Author Topic: Foods to Avoid (plus information on Fish and Salt portions)  (Read 616 times)

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Foods to Avoid

 - salt (including stock cubes, gravy and other high salt foods, sauces and seasoning)

 - sugar (including fruit juice and fruit drinks)

 - honey (may contain bacteria leading to infant botulism. Can be introduced at 12 months)

 - whole nuts (choke hazard. Can be introduced at 5 years.)

 - raw jelly cubes (choke hazard)

 - low-fat foods (fat is an important source of calories and some vitamins)

 - saturated fat (such as crisps, biscuits, cakes)

 - shark, swordfish and marlin (due to mercury levels which can effect the nervous system)

 - raw shellfish (high risk of food poisoning)

 - raw eggs or lightly cooked eggs (unless they have the red “British Lion Mark” stamped on them which means they are safe to give raw or lightly cooked.
Hen’s eggs without the Lion Mark, duck, goose and quail eggs should be cooked until both the white and yolk are solid)


Information about Fish
In addition to the above information about fish to avoid completely there is guidance on the number of portions of fish which should be followed

Oily Fish
 - Women who are breastfeeding should eat no more than 2 portions of oily fish per week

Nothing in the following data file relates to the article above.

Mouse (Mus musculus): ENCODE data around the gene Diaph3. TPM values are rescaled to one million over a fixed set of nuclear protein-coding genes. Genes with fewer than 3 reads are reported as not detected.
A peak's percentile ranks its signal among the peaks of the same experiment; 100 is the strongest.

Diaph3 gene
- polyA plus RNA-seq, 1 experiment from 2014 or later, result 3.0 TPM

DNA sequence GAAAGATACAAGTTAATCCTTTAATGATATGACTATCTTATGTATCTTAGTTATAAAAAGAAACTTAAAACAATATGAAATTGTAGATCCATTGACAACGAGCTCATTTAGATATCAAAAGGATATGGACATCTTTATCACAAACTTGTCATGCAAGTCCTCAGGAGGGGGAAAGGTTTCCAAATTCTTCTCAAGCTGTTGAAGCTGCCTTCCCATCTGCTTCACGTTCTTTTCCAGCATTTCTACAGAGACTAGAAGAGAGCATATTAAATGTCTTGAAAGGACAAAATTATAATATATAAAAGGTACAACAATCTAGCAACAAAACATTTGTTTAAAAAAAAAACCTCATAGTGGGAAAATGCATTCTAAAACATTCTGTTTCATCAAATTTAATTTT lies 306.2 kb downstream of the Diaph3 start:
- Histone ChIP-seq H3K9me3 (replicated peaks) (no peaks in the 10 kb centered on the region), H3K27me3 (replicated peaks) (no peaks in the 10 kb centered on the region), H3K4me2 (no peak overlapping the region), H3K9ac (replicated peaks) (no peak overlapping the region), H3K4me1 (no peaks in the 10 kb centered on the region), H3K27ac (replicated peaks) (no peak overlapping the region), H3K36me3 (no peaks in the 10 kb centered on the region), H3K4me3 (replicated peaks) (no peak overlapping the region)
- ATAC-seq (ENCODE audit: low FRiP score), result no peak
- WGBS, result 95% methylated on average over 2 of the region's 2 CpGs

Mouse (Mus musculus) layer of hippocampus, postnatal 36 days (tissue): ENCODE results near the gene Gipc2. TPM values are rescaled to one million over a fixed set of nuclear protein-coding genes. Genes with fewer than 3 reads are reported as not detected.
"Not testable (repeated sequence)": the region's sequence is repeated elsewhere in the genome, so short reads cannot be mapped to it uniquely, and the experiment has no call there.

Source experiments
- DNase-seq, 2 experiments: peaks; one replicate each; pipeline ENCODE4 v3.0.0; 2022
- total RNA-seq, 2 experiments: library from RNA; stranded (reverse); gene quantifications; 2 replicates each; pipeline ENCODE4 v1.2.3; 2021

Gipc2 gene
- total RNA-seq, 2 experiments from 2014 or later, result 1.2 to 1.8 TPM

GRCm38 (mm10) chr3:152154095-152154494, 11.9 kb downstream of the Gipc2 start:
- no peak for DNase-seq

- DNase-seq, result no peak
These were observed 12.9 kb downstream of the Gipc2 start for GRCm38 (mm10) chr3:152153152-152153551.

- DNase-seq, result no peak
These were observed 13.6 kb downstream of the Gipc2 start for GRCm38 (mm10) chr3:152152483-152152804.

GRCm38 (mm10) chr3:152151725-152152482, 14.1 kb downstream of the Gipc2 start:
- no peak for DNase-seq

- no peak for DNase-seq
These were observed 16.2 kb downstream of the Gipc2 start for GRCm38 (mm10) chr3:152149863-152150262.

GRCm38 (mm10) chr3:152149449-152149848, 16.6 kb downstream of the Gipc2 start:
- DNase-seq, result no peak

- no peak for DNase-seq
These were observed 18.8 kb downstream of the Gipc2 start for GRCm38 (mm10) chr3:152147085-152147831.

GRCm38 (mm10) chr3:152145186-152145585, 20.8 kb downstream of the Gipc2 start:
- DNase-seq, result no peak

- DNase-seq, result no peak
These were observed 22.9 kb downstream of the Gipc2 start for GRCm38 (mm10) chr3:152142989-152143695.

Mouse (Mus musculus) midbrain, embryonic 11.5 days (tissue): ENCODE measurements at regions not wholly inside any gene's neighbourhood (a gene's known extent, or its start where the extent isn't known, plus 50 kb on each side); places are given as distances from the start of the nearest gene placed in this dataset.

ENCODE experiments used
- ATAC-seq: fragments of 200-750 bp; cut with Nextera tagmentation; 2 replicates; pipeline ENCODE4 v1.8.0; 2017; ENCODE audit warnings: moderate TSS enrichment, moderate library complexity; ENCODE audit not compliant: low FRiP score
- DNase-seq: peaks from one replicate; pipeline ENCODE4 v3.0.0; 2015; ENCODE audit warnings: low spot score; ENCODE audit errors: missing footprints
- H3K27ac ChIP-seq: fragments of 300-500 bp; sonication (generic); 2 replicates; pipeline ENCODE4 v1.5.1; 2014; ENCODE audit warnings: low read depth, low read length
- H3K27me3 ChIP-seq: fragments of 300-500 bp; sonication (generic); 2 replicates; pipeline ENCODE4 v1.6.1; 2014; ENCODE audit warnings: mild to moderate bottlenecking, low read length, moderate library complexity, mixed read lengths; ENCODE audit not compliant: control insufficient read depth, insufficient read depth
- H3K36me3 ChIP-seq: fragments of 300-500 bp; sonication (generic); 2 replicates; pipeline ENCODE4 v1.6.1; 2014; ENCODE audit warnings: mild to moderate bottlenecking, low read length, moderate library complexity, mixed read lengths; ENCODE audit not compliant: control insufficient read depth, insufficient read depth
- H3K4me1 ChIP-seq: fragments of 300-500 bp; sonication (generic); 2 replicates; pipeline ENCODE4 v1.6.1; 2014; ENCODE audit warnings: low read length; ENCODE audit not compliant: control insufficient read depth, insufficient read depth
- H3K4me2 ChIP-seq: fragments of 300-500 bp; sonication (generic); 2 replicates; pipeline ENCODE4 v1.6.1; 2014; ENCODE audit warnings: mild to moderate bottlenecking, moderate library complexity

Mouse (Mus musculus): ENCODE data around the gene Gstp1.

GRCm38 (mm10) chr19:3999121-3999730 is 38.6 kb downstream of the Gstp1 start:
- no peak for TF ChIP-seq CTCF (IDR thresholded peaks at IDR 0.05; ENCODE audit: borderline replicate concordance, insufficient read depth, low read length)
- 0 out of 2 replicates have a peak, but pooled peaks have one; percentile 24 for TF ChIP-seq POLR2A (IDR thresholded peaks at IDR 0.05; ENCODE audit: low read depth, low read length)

- Girls (babies and children) should eat no more than 2 portions of oily fish per week

White Fish
You can offer as many portions of white fish per week as you want except for the following which may contain similar levels of pollutants as oily fish:

  - sea bream
 - sea bass
 - turbot
 - halibut
 - rock salmon (also known as dogfish, flake, huss, rigg or rock eel)


Information about Salt

Babies
0 - 1 year < 1g salt a day

Babies under the age of 1 should have less than 1g of salt per day because their kidneys are not fully developed to process it. Watch out for salt levels in bread, cheese, canned and processed foods.

Toddlers and Children
The maximum amount of salt children should have depends on their age:

1 to 3 years – 2g salt a day (0.8g sodium)
4 to 6 years – 3g salt a day (1.2g sodium)
7 to 10 years – 5g salt a day (2g sodium)
11 years and over – 6g salt a day (2.4g sodium)

Do not confuse sodium and salt
Some food labels may only state the sodium content rather than the salt content.

To convert sodium to salt you need to multiply the sodium by 2.5
1g of sodium per 100g is 2.5g of salt per 100g

High-Salt Foods
Avoid offering these to baby and be aware of the high salt levels when giving in small portions to toddlers
 
anchovies
bacon
cheese
gravy granules
ham
olives
pickles
prawns
salami
salted and dry-roasted nuts
salt fish
smoked meat and fish
soy sauce
stock cubes
yeast extract


Foods that can be high in salt
The salt levels in some foods varies from one brand to another so check the labels
These foods include:

bread products such as crumpets, bagels and ciabatta
pasta sauces
crisps
pizza
ready meals
soup
sandwiches
sausages
tomato ketchup, mayonnaise and other sauces
breakfast cereals